```#include <iostream.h>
```
includes a system library for managing input-output data streams (e.g. from the keyboard, to the screen, or to-and-from files). The test program initializes an object called c1 ("see-one" not "see-el"-the computer is very literal) of type crr, whose function eurcall is applied to user-supplied arguments stock-price and strike-price. The output of this function is printed to the screen.

The implementation file While crr.h contains the organizational chart and crrtest.cc contains the boss's orders, crr.cc (shown in Exhibit C) is where the work is done. This contains the explicit details on how to compute the option prices and tells the computer step-by-step how to do the computations needed to work back through the tree. The member crr::crr is called a constructor and is used to initialize any object of type crr. (This constructor is called with default arguments in the line

```crr c1;
```
in the test file.) The other definition in the file is for the public function eurcall that is made available to users.

The power of the computer comes from being able to perform very simple steps rapidly; the power of our program comes from telling the computer the general rule of what steps to perform rather than telling the computer each step individually. This is performed in the for-loops in the program (and in the while loop in the test file). The for-loop that varies j corresponds to moving earlier in time date-by-date to infer values, and the for-loop that varies i corresponds to looking at different stock prices on a given date.

There are a number of additional details in the program, probably more than any novice programmer can absorb at once. Let's turn instead to the practical mechanics of running the program we are given.

Compiling and Running the Program

You will want to compile your programs (convert them to machine language that the computer can run) and then run them. The exact details for compiling and running the program will differ from system to system. On my SUN SPARCstation, the compilation command is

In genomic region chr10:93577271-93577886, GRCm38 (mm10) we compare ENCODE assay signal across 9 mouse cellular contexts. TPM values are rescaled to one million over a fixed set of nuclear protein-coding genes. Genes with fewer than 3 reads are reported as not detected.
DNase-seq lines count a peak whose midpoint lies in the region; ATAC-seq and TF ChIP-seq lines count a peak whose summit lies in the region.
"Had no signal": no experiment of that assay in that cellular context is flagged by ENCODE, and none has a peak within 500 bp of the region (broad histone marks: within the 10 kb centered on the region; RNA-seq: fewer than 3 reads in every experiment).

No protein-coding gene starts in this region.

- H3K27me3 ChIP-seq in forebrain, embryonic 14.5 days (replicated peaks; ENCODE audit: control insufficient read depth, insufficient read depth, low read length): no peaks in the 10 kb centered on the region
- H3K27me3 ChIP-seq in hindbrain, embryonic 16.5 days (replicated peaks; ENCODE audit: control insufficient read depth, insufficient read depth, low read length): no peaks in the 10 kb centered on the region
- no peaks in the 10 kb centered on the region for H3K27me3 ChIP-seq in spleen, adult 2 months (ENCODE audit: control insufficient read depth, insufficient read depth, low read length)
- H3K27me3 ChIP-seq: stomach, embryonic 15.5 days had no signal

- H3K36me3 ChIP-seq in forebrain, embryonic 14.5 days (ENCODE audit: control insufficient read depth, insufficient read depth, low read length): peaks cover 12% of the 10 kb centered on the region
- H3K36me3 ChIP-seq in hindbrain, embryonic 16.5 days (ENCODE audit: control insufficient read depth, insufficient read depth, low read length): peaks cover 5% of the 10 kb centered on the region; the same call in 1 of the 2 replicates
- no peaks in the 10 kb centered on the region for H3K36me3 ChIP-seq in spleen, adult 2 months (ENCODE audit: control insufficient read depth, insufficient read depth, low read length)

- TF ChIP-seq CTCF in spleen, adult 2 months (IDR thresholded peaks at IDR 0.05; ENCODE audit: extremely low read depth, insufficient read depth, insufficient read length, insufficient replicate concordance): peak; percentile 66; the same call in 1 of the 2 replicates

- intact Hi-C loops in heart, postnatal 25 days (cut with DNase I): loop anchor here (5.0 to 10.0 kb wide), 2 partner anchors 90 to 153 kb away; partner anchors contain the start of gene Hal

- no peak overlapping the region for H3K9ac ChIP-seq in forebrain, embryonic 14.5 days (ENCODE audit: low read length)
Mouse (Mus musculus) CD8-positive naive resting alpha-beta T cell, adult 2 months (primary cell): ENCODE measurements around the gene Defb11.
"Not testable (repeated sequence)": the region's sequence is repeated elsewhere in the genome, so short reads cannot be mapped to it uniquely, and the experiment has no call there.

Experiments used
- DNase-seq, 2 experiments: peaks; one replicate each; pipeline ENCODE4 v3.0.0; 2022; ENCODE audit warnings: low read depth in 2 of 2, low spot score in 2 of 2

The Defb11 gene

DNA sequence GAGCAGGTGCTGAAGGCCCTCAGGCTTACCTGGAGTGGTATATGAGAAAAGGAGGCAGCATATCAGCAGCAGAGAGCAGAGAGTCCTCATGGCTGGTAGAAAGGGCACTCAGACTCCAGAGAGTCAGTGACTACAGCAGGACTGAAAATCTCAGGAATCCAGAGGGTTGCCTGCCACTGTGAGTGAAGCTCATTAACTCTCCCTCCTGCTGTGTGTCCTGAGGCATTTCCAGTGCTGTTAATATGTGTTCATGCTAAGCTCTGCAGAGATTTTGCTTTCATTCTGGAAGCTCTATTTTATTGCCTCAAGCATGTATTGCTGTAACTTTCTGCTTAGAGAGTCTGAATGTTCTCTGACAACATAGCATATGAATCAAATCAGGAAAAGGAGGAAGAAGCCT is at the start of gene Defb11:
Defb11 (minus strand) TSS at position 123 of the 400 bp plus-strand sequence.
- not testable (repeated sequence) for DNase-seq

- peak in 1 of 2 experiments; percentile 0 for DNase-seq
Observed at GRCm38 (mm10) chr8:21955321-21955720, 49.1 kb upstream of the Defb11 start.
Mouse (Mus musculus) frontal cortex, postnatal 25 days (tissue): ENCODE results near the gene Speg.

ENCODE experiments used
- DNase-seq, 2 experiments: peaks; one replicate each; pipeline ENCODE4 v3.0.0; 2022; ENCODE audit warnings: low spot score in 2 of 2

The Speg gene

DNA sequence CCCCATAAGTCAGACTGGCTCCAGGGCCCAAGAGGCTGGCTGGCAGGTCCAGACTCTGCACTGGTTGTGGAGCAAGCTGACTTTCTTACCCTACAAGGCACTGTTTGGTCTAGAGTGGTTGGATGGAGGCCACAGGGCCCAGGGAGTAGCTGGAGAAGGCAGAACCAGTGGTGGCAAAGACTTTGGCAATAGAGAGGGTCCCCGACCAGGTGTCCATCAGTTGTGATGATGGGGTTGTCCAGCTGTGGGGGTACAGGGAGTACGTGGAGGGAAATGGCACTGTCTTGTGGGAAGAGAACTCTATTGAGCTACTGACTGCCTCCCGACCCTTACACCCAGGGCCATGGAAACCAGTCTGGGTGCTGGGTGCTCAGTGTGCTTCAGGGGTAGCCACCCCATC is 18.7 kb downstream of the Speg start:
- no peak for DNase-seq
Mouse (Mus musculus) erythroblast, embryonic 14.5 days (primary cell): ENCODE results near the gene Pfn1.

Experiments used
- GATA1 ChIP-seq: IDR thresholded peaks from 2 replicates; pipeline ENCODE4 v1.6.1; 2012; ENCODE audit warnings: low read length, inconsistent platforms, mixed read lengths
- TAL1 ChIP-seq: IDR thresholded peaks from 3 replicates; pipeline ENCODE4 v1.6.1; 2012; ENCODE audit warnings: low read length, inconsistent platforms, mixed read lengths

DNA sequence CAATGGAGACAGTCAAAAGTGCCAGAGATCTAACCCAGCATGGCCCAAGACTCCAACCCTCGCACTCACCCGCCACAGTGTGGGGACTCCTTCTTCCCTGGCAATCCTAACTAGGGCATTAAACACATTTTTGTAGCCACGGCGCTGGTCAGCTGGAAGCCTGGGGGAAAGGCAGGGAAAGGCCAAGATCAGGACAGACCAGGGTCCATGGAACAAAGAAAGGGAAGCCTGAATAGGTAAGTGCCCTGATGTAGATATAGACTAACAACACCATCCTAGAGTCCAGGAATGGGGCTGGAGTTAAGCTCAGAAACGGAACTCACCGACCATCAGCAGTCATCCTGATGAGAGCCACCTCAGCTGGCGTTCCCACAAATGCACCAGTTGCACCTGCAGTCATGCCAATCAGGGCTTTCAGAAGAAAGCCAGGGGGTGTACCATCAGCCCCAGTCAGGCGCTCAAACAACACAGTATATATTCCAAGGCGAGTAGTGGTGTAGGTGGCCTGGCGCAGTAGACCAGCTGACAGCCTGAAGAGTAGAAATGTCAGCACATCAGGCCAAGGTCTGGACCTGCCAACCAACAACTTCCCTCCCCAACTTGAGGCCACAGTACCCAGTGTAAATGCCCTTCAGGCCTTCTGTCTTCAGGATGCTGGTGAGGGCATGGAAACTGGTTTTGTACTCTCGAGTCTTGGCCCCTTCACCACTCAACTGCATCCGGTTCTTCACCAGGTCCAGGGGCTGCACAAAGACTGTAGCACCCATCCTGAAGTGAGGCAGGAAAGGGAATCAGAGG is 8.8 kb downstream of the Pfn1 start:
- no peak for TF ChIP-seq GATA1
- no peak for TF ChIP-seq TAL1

```CC -o crrtest crrtest.cc crr.cc
```
where CC is the C++ compiler command, -o crrtest is a ``compiler flag'' inicating that the executable file (runnable program) is to be called crrtest, and of course we have the names of the two C++ files to be compiled. (We do not have the name of the include file crr.h, which is called from within the C++ program files.) To run the compiled program (when I am fortunate enough to have a successful compilation), I simply use the command
```crrtest
```
to run the compiled program.

More information on how to use various C++ compilers will be made available separately. This information will include instructions for using the compilers in the computer lab and pointers on how to handle some common problems you may encounter.

Exhibit A: the header file crr.h

```// crr.h
//
// Simple binomial option pricing model: declarations
//
#define MAXTERNODES 400
class crr {
public:
crr(double ttm=.25,int npers=4,double r=.05,double sigma=.3);
double eurcall(double S0,double X);
double binopt(double S0,double lower,double upper);

private:
int nper;
double tinc,r1per,disc,up,down,prup,prdn,Sprice;
double val[MAXTERNODES];};
```
Exhibit B: the test file crrtest.cc
```// crrtest.cc
//
// Binomial option pricing model: test
//
#include <iostream.h>
#include "crr.h"
main() {
crr c1;
double stockP,strikeP;
cout << "\nType the stock price, a space, the strike"
<< " price, and then ENTER." << "\n"
<< "Make the stock price negative to terminate." << "\n\n";
while(1) {
cout << "stock-price strike-price: ";
cin >> stockP >> strikeP;
if(stockP < 0.0){
cout << "\nBye!\n" << endl;
return(0);}
if(!cin){
cout << "\nError: enter stock-price strike-price\n"
<< "Terminating\n" << endl;
return(1);}
cout << "call option value = " << c1.eurcall(stockP,strikeP)
<< "\n\n";}}
```
Exhibit C: the implementation file crr.cc
```// crr.cc
//
// Simple binomial option pricing model: implementation
// (following Cox, Ross, and Rubinstein)
//
#include <math.h>
#include <iostream.h>
#include "crr.h"
#define MAX(a,b) (((a) > (b)) ? (a) : (b))
crr::crr(double ttm,int npers,double r,double sigma) {
nper = npers;
tinc = ttm/(double) nper;
r1per = 1.0 + r * tinc;
disc = 1.0/r1per;
up = r1per + sigma * sqrt(tinc);
down = r1per - sigma * sqrt(tinc);
prup = disc * 0.5;
prdn = disc * 0.5;}

double crr::eurcall(double S0,double X) {
int i,j;
// initialize terminal payoffs
// i is the number of up moves over the whole life
for(i=0;i<=nper;i++) {
Sprice = S0*pow(up,(double) i)*pow(down,(double) (nper-i));
val[i] = MAX(Sprice - X,0);}
// compute prices back through the tree
// j+1 is the number of periods from the end
// i is the number of up moves from the start
for(j=0;j<nper;j++) {
for(i=0;i<nper-j;i++) {
val[i] = prdn * val[i] + prup * val[i+1];}}
return(val[0]);}

double crr::binopt(double S0,double lower,double upper) {
int i,j;
// initialize terminal payoffs
// i is the number of up moves over the whole life
for(i=0;i<=nper;i++) {
Sprice = S0*pow(up,(double) i)*pow(down,(double) (nper-i));
val[i] = (((Sprice>=lower) && (Sprice<=upper)) ? 1.0 : 0.0);}
// compute prices back through the tree
// j+1 is the number of periods from the end
// i is the number of up moves from the start
for(j=0;j<nper;j++) {
for(i=0;i<nper-j;i++) {
val[i] = prdn * val[i] + prup * val[i+1];}}
return(val[0]);}
```